Wednesday, September 5, 2012


I'm back home for a few nights.  Sigh.... Hubby and I had already been planning to go to Augusta last weekend to visit my parents and brother.  I called my mom late Thursday afternoon to tell her we'd come Friday.  That's when I found out that my dad was not feeling well that day.  Soon after my mom arrived at the nursing home that afternoon, he went to sleep.  My brother, who is a doctor, was there and knew that the end was near.

We arrived around noon on Friday and sat with him, along with my mother and brother.  This continued Saturday.  I sent hubby home to Auburn Saturday so he could relieve our daughters who had been going to our house to take care of our dogs.  Because it was a holiday weekend, we could not find anyplace open to board them.

We all stayed at my brother's home during this time.  Sunday a.m. brother John, mom, and I were figuring out what we'd have for breakfast.  John called the nursing home to see how things were going. Dad's breathing had slowed to about 9 breaths per minutes.  We skipped breakfast and went immediately.  Dad peacefully died about 30 minutes later.

Random shots of my brother's kitchen backsplash - a mosaic of one of Van Gogh's works.

That night John grilled us all a big steak to unwind from all the funeral preparations we'd done all day.

His sweet doggies (Cody shown here) provided much comic relief.

Monday I drove Mom to Decatur, AL, for the funeral.  A seven hour drive.  Brother John and his girlfriend came later that night - they brought Dad's ashes. That afternoon Mom and I (along with my daughter Emily) finalized the arrangements, met with the Episcopal priest, etc., etc.  Hubby and his father came Tuesday a.m.

We had a small graveside service Tuesday morning.  Our daughter, Elizabeth, played Amazing Grace on the clarinet during the service.  Oh.  My.  That was so moving.

I drove home to Auburn late yesterday afternoon in my mother's car.  She rode back to Augusta with my brother and his girlfriend.  Hubby was in another car with his father.  Our daughters were together in another car.

My Dad has been so difficult in these last few years.  I hope he's no longer mad at me for taking away his car keys and later, for admitting him to a nursing home.  He fought it until the end, saying a few weeks ago that he thought he'd be well enough soon to go home and to drive again, though we knew that would never happen.  I'll really miss you, Dad - we all do.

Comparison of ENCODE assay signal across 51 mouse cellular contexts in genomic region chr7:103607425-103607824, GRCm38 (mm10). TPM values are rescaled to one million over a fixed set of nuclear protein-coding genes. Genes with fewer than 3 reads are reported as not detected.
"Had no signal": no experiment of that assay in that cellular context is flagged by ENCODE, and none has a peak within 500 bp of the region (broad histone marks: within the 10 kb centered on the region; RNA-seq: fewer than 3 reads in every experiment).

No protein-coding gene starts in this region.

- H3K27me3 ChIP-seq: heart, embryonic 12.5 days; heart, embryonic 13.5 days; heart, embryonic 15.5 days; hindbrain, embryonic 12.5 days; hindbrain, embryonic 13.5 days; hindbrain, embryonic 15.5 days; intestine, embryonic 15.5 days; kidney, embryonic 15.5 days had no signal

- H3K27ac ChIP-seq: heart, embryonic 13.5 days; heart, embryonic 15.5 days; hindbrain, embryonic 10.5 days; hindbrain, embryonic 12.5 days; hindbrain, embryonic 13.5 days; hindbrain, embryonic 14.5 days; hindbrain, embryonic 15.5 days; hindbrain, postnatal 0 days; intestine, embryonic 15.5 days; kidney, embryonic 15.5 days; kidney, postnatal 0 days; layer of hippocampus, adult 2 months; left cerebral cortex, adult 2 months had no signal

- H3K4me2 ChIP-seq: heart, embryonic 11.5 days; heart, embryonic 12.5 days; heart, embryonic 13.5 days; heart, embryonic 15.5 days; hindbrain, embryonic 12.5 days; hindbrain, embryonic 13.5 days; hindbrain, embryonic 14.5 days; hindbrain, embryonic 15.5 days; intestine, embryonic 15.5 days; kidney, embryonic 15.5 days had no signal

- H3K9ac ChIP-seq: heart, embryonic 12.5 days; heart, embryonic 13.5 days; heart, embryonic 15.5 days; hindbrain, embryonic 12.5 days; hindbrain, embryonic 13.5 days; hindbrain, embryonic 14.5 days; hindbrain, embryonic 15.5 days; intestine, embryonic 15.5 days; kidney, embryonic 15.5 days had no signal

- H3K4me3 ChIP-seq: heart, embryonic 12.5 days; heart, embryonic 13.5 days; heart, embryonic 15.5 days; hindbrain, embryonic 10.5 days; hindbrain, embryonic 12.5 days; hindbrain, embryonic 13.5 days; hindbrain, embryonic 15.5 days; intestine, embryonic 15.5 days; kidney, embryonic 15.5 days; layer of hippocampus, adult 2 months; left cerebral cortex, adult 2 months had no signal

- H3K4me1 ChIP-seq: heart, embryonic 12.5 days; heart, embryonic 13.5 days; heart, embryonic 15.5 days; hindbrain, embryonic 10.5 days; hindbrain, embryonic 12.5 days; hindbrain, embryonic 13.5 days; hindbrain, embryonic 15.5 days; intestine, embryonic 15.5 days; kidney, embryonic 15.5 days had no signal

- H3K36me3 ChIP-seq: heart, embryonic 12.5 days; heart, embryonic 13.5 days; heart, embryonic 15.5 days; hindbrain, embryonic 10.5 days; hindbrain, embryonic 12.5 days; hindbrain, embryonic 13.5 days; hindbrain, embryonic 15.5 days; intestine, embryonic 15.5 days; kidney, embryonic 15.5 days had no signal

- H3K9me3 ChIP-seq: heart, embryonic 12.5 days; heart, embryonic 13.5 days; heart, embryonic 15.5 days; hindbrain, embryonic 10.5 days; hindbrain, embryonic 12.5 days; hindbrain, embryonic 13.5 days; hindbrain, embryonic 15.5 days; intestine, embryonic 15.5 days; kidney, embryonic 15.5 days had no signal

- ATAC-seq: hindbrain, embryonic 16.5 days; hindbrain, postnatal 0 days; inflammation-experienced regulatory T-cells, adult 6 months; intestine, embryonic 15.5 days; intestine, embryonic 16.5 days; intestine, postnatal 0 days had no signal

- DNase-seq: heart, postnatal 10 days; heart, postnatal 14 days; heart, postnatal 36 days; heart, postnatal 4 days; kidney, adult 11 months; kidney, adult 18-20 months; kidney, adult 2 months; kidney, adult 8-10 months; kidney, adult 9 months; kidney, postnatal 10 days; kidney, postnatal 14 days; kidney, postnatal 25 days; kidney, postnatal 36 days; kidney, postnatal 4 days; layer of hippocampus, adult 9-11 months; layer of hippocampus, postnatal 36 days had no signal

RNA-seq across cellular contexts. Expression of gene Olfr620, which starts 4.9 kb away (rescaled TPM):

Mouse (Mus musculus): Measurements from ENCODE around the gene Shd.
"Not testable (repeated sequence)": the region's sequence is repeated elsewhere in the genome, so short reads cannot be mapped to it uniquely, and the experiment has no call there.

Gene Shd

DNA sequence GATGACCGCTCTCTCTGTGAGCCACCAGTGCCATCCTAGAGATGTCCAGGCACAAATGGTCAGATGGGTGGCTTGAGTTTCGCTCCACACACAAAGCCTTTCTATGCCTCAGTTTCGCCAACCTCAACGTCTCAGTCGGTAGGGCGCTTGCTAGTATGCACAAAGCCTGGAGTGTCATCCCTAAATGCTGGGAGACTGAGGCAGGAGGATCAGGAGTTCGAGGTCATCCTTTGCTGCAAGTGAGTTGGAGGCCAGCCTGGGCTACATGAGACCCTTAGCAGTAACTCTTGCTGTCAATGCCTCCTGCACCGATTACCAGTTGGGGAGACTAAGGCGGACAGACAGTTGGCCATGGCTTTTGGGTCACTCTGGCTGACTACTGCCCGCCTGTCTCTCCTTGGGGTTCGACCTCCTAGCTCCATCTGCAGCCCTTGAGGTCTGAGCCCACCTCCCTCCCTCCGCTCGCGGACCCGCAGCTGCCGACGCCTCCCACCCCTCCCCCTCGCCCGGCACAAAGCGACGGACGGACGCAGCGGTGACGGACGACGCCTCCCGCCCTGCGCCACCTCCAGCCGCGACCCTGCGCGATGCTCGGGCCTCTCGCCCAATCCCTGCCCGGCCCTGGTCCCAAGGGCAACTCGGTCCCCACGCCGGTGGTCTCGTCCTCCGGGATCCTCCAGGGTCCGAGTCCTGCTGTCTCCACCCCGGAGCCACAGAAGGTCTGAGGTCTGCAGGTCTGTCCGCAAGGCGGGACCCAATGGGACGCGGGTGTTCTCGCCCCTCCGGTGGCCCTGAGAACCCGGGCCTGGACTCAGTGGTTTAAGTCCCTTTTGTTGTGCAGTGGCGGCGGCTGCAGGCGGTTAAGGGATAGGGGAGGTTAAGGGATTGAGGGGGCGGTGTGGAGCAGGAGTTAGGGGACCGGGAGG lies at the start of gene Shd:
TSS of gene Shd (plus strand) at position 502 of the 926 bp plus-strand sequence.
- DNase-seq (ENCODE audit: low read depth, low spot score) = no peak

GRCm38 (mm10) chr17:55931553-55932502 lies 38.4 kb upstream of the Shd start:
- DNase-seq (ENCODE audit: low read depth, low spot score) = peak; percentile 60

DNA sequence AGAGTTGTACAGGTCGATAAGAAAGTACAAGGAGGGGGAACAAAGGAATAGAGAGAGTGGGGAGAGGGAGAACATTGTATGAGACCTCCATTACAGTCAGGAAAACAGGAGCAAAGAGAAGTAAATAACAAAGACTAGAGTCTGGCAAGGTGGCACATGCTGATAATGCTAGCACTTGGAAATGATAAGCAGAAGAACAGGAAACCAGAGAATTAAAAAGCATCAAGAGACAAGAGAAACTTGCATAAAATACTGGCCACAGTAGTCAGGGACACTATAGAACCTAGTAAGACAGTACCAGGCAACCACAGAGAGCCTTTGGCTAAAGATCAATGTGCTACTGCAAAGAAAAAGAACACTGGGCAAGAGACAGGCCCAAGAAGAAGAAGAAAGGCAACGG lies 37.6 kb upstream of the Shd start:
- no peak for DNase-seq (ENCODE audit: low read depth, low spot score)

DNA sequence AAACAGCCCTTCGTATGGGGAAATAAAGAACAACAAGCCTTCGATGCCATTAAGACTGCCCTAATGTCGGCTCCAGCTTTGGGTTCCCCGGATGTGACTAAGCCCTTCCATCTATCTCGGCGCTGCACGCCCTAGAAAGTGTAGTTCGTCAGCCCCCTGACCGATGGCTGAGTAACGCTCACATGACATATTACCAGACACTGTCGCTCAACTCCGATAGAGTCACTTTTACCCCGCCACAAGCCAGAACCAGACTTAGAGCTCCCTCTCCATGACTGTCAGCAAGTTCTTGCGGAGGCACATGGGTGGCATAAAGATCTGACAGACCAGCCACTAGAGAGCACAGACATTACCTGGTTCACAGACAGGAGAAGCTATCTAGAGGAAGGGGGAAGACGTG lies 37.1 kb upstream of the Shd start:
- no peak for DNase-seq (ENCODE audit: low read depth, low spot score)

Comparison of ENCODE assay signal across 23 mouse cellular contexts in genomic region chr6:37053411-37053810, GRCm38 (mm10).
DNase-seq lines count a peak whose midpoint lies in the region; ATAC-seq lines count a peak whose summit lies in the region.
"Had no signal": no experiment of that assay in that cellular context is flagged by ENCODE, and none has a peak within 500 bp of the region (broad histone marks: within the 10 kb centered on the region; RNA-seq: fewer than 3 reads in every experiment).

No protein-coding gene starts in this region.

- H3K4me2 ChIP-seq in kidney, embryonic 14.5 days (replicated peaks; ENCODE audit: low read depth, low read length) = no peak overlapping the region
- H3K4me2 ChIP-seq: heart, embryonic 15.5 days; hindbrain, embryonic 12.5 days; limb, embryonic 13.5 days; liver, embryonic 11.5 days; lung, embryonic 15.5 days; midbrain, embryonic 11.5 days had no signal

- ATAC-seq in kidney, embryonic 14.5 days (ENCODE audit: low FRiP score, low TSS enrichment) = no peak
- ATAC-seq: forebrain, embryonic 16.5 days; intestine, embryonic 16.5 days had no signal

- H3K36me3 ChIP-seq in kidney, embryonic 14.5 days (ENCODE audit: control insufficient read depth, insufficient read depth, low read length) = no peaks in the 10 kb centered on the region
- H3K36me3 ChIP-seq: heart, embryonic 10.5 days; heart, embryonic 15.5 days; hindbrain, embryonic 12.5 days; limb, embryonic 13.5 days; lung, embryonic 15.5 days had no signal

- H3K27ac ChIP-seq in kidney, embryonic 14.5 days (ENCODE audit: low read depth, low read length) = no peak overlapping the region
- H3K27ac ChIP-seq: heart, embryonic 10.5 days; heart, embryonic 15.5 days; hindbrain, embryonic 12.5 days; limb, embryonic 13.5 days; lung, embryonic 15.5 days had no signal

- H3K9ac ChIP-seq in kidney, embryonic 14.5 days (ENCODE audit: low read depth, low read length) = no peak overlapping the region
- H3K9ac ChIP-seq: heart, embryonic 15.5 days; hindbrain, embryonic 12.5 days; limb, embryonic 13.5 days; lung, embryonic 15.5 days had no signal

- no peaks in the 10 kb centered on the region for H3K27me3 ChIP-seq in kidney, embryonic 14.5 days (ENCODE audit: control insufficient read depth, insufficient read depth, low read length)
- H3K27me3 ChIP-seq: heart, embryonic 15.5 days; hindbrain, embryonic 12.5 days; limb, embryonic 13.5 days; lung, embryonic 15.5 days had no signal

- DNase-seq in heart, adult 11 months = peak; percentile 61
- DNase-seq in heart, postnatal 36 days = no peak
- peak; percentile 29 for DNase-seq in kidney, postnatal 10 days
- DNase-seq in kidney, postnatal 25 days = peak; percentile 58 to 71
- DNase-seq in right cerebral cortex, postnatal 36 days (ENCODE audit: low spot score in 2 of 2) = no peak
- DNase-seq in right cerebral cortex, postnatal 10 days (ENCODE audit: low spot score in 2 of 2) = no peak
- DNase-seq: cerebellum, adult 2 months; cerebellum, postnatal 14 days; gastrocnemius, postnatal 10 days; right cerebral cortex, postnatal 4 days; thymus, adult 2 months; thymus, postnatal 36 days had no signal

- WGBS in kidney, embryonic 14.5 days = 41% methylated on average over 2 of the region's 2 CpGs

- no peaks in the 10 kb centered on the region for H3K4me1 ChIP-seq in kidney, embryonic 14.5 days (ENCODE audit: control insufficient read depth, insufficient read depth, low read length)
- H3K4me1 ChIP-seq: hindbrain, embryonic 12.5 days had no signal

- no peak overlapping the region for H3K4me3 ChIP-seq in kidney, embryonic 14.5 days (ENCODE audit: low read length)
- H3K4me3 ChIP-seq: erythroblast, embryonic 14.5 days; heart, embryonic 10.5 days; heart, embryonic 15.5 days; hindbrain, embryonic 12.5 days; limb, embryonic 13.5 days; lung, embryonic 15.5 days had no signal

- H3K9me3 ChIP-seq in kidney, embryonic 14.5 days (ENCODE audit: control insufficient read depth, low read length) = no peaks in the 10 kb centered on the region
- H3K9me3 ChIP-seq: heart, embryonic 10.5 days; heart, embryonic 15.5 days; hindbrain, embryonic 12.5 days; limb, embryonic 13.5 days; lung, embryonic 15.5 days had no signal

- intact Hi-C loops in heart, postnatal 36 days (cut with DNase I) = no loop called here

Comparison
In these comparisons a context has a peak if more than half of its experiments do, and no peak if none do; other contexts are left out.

I'm driving back to Augusta Friday to take my mom's car back there and spend the weekend helping her clean out Dad's clothing.  I'm getting all his shirts to make memory quilts for us all.  Hubby is going to come pick me up on Sunday, unless I can talk Mom into coming back here with me to spend some time.

Thank you all for your thoughts and prayers - they mean more than you'll ever know!


Debby said...

Watching our parents age and becoming their caregivers is such an emotionaly hard time. Your Dad is at peace now and no longer traped in a body of pain and sickness. Prayers to you and your family

Jodi said...

Ahhh, Julia, my heart goes out to you. More prayers for peace and comfort for you and your family...

Gerda O'Leary said...

It will be good for you and your mum to be together.
Thinking of you. Gerda

O'Quilts said...

Such a ride Julia. Never easy. Your post here reminds me of when my father died. We took his ashes and drove with my mother to his hometown of Greenville, Alabama. We had a graveside service with his older sisters and my daughter played Amazing Grace on her flute. Good memories after sad. Thinking of you.

Anonymous said...

You'll be on an emotional roller coaster for a bit. Doing that memory quilt will comfort you in your time of need.It does help. A good mental thing. Maybe if your mom will stay with you for awhile she can help out with maybe cutting or arranging. Just something the two of you can do that will be special in the process.
Have been thru this with both my parents and it is rough. I have found comfort in their quilts around me. Sending prayers to you and your family. Sue G.